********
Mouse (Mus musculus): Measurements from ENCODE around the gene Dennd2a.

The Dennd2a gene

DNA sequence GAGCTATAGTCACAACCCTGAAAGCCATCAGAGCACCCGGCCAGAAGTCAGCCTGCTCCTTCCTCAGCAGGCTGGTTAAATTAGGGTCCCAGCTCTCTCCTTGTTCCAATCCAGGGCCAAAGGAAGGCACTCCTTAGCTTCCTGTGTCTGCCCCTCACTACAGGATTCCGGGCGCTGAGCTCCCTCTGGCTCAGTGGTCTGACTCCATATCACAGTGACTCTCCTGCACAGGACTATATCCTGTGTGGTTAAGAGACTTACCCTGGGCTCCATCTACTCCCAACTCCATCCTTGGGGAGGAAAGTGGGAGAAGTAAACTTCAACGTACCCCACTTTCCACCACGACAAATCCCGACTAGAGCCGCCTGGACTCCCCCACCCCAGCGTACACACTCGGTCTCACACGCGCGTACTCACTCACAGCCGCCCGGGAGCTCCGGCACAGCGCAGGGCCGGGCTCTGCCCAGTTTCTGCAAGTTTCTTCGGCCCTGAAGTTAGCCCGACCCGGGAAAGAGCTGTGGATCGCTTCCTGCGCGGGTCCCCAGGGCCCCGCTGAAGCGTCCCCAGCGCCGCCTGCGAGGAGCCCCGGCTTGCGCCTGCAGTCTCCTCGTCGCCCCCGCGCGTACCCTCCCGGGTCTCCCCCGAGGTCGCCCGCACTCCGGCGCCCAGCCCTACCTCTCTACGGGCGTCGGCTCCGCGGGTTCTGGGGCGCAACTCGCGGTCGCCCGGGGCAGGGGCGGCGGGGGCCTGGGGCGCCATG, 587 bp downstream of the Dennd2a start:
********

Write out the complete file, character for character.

Mouse (Mus musculus): Measurements from ENCODE around the gene Dennd2a.

The Dennd2a gene

DNA sequence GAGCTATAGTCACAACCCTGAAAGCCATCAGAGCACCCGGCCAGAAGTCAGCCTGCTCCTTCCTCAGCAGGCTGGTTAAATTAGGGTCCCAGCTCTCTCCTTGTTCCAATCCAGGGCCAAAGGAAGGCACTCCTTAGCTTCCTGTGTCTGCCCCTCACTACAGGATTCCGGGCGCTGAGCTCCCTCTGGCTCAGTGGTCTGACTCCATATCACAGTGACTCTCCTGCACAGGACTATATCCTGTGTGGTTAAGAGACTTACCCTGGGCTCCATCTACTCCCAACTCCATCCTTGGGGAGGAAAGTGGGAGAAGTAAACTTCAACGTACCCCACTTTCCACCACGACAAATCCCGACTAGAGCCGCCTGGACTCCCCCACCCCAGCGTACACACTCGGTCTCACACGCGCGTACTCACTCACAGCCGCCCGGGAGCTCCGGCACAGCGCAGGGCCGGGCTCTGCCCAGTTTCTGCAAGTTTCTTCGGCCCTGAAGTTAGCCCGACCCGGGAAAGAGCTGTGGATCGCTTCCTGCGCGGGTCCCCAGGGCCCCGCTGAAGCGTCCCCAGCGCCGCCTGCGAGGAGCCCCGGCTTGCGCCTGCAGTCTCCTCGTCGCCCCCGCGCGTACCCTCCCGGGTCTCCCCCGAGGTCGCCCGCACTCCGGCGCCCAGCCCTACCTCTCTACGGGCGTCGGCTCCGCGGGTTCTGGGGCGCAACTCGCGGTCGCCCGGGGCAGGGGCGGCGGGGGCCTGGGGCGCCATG, 587 bp downstream of the Dennd2a start: